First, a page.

- Publisher: Random House; First Edition edition (January 1, 2009)
- ISBN-10: 1588367746
- ISBN-13: 978-1588367747
- Average Customer Review: 4.2 out of 5 stars See all reviews (27 customer reviews)
To get the free app, enter your email address or mobile phone number.
Jane Brody's Guide to the Great Beyond: A Practical Primer to Help You and Your Loved Ones Prepare Medically, Legally, and Emotionally for the End of Life Hardcover – January 1, 2009
Customers Who Bought This Item Also Bought
More About the Author
Top Customer Reviews
The subhead says it all: A practical primer to help you and your loved ones prepare medically, legally, and emotionally for the end of life. This book is full of invaluable advice that anyone can use, whatever their age. Death is the end of the story for everybody, so it makes excellent sense to learn about it and make decisions. The better your plan, the better likelihood the end of life will be the one you'd pick.
The tone of the Guide to the Great Beyond is compassionate and upbeat. Although there is plenty of science and hard-nosed legal advice, there are also cartoons and personal vignettes. I liked one cartoon in particular. A doctor stands in front of a patient and says "Before I go over your test results, can we agree no one lives forever?"
Included is a six-page prototype of a living will that readers can copy for their own use.
Other good books by this author include Jane Brody's Good Food Book, Jane Brody's Nutrition Book, Jane Brody's Good Food Gourmet, Jane Brody's Good Seafood Book and Jane Brody's Allergy Fighter.Read more ›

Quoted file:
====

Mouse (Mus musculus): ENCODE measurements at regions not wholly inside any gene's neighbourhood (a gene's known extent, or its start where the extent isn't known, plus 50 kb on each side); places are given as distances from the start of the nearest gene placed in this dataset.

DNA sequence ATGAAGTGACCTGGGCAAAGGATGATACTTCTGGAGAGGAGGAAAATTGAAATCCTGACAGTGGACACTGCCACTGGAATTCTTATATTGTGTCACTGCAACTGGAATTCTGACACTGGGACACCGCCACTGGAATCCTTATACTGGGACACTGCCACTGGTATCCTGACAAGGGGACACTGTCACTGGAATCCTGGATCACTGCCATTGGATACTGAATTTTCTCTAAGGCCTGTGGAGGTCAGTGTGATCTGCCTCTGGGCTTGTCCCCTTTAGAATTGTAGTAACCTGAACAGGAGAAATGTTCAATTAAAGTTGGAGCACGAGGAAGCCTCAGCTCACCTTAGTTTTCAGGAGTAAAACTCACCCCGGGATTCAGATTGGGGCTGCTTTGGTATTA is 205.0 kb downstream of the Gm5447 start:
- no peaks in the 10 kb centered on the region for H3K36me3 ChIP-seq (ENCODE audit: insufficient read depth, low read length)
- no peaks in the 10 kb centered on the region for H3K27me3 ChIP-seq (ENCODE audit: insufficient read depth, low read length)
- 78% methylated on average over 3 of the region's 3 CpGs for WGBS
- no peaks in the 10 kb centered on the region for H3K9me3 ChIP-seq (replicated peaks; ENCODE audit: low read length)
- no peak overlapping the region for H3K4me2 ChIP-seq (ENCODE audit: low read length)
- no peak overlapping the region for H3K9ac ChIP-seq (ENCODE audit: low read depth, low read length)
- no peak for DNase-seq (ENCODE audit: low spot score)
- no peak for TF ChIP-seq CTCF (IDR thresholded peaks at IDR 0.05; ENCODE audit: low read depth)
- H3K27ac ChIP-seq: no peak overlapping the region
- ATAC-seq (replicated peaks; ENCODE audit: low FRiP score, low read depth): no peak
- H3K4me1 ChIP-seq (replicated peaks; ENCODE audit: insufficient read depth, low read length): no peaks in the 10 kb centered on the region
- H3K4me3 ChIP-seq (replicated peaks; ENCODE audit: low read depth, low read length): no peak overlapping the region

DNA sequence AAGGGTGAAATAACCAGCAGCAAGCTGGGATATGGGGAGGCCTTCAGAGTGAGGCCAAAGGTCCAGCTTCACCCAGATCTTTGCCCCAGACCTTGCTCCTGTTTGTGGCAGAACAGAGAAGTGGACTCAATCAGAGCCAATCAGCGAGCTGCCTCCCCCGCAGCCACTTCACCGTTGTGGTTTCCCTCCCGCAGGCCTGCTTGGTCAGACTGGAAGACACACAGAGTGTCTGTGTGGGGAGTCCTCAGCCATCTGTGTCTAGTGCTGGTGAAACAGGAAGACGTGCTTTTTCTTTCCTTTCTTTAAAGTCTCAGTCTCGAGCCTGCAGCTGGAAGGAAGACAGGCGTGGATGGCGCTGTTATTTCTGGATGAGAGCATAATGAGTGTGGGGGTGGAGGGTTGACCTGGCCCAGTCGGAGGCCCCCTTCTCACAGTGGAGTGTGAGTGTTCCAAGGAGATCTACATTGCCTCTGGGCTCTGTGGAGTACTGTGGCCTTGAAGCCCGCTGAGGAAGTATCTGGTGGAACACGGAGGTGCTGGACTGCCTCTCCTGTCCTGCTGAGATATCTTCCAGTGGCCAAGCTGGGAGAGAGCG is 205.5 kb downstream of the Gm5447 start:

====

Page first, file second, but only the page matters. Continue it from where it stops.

In her inimitably straightforward, informative and intelligent manner, New York Times health columnist Brody (Jane Brody's Good Food Book) gives pragmatic direction to a concerned yet reluctant readership in this essential travel guide for the journey toward the inevitable. In pointing out that there is a difference between sensibly learning to accept death and surrendering, she reminds us that our attitude about living colors our approach to death. Thoroughly outlining all attendant demands and details for facing one's end, Brody provides facts and support for families and patients, and makes it appear entirely possible to "go with grace." With bulleted lists itemizing what needs to be done and how to do it, short portraits and anecdotes throughout, Brody covers the importance of preparation; the necessity of an advance directive and why a living will is not enough; funeral plans; living with a bad prognosis and dealing with uncertainty; caregiving; hospice; communicating with doctors; assisted dying; organ donation and autopsy; and legacies. An instructive, inspiring and reassuring work full of compassion and humor (along with several cartoons from various New Yorker illustrators), this volume belongs on every family's bookshelf.